Fig. 3.

Schematic of the vacuum chamber with thermal shield.


Figure 4 shows the temperature noise in the vacuum chamber at different locations. During the temperature noise measurement, the LISA optical bench was replaced by an optical bench that was used for interferometric actuator characterisation. The trace labelled ‘goal’ shows the temperature noise nT(f) we aim for during LISA optical bench testing, which is given by


Fig. 4.

Temperature noise in the vacuum chamber at different locations.


where uT(f) is given by


Two different types of temperature sensors were used: Negative temperature coefficient thermistors (NTCs, dashed lines) and platinum sensors (PT, solid lines) both with resistances of 10 kΩ at 25 °C. The traces labelled ‘read-out limit’ were generated from the differences of two sensors each. They show the uncorrelated noise between these two channels and are a measure for the sensitivity of the temperature measurement system. With PT and NTC sensors, temperature noise floors of 00002_PSISDG10564_1056440_page_4_7.jpg and 00002_PSISDG10564_1056440_page_4_8.jpg were reached, respectively. For frequencies below 1 mHz, the measured temperature noise within the thermal shield was compliant with the goal, for higher frequencies the measurement was sensor-noise limited.


Phase Measurement System

Initially we planned to use the phase measurement system (PMS) of LISA Pathfinder [7] for input signal frequencies in the kHz range. This would have required to mix the heterodyne signals generated on the optical bench from MHz frequencies to kHz frequencies. However, such a downmixing increases the phase readout noise by a factor of 00002_PSISDG10564_1056440_page_4_9.jpg when an additive white noise floor is present. This is caused by the folding of mirror frequencies, containing noise, to the downmixed signal as is shown in Fig. 5. Although filtering of the mirror frequencies is possible in theory, it is not a practical solution. Figure 6 shows that the phase noise requirement of the science interferometer cannot be met with signal downmixing from MHz to kHz. With downmixing, shot noise, electronic noise and laser power noise completely use the allocated noise, leaving no room for the other noise sources (see discussion in Section IV-E). Instead of the PMS of LISA Pathfinder, a LISA-style MHz tracking PMS will be used of which a prototype became available during the course of this activity. The LISA PMS directly digitises analog signals at MHz frequencies, and tracks their phase via an all-digital phase-locked loop. This allows to measure the signal frequency, phase and amplitude with a high bandwidth [8].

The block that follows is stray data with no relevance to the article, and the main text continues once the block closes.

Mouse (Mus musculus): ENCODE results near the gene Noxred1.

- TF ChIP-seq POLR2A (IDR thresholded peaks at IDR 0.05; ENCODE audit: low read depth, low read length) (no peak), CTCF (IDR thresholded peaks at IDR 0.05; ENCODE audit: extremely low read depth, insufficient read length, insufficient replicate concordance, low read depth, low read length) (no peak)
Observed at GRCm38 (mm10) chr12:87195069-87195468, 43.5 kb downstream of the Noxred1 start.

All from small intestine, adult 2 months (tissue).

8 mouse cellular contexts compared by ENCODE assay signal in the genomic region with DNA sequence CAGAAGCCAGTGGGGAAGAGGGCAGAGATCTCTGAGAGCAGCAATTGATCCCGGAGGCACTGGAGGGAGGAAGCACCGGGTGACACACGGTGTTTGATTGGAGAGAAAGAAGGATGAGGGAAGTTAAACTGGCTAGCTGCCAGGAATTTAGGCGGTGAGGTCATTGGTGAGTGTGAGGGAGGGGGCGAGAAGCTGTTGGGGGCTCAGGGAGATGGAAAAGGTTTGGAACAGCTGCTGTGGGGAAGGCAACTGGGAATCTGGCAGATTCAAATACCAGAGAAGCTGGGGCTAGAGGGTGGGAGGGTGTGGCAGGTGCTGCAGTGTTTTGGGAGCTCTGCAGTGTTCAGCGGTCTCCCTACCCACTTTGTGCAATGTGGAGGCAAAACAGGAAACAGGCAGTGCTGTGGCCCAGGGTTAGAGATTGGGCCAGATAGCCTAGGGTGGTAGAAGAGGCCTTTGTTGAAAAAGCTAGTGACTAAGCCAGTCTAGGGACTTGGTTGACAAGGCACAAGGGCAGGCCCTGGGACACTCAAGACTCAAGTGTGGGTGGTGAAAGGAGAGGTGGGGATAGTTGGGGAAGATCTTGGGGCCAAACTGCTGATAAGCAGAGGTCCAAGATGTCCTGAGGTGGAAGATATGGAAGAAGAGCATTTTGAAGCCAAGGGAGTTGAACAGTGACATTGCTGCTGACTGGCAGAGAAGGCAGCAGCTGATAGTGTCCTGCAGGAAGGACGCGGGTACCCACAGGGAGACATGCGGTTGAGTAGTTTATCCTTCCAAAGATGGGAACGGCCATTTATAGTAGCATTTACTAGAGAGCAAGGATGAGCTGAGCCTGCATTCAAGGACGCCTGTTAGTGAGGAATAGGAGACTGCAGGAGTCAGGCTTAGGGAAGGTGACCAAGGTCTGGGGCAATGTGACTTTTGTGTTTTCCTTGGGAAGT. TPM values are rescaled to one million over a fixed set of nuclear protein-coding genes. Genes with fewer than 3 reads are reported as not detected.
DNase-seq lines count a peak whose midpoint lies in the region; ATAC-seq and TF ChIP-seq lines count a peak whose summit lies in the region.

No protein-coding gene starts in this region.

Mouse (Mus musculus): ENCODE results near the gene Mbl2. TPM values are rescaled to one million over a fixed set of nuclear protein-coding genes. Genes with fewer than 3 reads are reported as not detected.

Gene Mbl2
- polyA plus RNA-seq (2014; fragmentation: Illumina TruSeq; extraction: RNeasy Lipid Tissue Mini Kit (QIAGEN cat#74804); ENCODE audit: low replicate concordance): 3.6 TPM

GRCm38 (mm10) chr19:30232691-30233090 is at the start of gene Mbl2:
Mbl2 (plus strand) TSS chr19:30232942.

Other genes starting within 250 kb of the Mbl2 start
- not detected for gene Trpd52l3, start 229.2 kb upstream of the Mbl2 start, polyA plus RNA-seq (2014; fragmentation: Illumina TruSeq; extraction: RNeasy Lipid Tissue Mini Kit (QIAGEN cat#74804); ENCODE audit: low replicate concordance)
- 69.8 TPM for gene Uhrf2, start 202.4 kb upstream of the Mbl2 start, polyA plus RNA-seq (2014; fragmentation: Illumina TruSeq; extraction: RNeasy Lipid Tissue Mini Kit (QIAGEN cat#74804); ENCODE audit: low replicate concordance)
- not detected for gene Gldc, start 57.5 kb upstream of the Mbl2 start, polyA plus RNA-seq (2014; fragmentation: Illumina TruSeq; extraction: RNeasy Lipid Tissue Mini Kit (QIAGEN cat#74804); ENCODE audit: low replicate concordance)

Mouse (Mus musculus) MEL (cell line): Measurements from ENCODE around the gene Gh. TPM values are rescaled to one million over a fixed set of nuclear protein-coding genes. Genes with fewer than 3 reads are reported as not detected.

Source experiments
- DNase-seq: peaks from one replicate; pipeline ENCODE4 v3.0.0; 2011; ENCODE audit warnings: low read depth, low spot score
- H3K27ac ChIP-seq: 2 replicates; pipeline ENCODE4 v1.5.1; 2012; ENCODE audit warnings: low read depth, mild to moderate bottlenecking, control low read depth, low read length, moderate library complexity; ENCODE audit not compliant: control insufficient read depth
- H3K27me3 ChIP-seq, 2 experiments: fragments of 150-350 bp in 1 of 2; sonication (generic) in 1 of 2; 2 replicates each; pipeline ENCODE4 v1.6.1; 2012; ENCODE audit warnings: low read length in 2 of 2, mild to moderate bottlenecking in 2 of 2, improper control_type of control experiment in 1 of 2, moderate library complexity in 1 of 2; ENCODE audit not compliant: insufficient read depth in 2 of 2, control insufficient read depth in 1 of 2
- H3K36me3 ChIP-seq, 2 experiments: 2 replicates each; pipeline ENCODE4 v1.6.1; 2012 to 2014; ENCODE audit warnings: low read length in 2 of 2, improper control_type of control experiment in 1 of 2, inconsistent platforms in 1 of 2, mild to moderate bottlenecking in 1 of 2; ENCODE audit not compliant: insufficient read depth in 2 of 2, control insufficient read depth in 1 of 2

Fig. 5.

Mixing of noise to interferometer heterodyne frequency. White noise present at the mirror frequency is folded to the downmixed signal, increasing its noise level by a factor of 00002_PSISDG10564_1056440_page_4_6.jpg.


Fig. 6.

Effect of downmixing on predicted telescope simulator performance.


Figure 7 shows the schematic of one channel of the LISA PMS [8]. Externel to the PMS, two laser beams are interfered and detected by a photodiode. The current of the photodiode is converted to a voltage by the transimpendance amplifier (TIA) and filtered by an anti-aliasing filter (AAF) before being digitised by an analog-to-digital converter (ADC). The digital signal is mixed with sine and cosine local oscillator signals of the same frequency. This yields quadrature (Q) and in-phase (I) signals, respectively. The latter is a measure for the amplitude of the heterodyne signal, the former is the phase difference between input signal and local oscillator. This phase difference is used in a control loop to adjust the frequency and phase of the local oscillator signal to the input signal. For this purpose the Q signal is amplified by a proportional-integral amplifier, a constant reference frequency is added and the sum is input to the phase increment register (PIR). The PIR, the phase accumulator (PA), and the lookup table for sine/cosine form a numerically controlled oscillator (NCO). The main outputs of the PMS are the values of the PIR and the PA registers, that correspond to frequency and phase of the input signal, respectively.